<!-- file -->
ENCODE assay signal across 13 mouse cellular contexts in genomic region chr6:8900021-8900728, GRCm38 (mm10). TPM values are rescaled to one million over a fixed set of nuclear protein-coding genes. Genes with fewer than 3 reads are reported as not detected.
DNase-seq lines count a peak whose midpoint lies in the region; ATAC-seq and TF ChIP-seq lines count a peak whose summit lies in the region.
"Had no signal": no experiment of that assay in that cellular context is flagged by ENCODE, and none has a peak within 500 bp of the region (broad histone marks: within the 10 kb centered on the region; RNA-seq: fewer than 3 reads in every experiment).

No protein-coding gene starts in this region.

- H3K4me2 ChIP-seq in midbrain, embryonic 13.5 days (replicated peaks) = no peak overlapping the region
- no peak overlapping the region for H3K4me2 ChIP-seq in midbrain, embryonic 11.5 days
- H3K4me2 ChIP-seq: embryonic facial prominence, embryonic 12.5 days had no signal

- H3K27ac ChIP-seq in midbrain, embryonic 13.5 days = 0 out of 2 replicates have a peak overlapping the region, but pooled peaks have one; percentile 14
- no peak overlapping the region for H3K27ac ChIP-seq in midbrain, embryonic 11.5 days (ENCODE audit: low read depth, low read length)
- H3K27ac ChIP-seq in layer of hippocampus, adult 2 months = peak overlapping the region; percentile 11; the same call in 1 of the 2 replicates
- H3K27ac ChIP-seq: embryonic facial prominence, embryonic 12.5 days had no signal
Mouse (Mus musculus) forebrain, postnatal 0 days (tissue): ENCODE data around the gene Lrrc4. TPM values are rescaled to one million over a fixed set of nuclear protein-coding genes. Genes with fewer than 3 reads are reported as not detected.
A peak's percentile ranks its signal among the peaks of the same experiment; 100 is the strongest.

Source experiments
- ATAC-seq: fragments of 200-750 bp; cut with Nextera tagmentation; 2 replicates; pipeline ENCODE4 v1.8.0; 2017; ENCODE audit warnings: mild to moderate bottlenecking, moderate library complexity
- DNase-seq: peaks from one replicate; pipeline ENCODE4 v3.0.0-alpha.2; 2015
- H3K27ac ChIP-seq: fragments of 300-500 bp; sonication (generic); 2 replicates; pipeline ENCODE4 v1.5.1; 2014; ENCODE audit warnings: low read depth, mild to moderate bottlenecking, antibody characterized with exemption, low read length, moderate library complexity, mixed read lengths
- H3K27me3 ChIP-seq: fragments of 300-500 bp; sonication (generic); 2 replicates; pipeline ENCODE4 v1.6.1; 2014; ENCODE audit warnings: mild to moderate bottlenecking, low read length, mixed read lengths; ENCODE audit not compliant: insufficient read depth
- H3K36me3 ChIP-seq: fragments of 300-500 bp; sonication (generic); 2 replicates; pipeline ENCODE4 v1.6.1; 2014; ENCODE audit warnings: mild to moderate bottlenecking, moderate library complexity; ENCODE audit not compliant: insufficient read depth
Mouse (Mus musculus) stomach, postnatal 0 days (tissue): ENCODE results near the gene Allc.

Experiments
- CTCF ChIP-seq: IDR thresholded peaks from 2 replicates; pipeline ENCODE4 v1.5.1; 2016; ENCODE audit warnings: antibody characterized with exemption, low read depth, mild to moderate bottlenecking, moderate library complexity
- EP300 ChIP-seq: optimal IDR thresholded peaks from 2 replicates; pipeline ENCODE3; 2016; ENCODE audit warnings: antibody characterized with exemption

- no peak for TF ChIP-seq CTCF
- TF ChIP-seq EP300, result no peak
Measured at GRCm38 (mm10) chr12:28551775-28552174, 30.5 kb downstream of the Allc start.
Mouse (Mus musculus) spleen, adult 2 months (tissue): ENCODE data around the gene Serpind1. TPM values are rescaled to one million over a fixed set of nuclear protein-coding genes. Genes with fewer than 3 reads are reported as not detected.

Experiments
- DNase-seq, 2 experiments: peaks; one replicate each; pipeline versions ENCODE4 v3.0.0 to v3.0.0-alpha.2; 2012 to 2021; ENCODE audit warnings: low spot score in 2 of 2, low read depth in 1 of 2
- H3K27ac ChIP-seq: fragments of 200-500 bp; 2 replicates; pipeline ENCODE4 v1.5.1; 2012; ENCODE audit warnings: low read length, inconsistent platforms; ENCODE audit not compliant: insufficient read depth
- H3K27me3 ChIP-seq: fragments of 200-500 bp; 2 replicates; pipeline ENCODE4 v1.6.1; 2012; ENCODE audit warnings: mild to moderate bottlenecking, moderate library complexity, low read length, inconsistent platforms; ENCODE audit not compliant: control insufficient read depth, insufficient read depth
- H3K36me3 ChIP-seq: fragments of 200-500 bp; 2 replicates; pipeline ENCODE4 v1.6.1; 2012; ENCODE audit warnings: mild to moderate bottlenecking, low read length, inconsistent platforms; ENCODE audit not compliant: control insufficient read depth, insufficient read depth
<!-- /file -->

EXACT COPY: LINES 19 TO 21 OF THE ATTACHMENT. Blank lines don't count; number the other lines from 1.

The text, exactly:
- H3K36me3 ChIP-seq: fragments of 300-500 bp; sonication (generic); 2 replicates; pipeline ENCODE4 v1.6.1; 2014; ENCODE audit warnings: mild to moderate bottlenecking, moderate library complexity; ENCODE audit not compliant: insufficient read depth
Mouse (Mus musculus) stomach, postnatal 0 days (tissue): ENCODE results near the gene Allc.

Experiments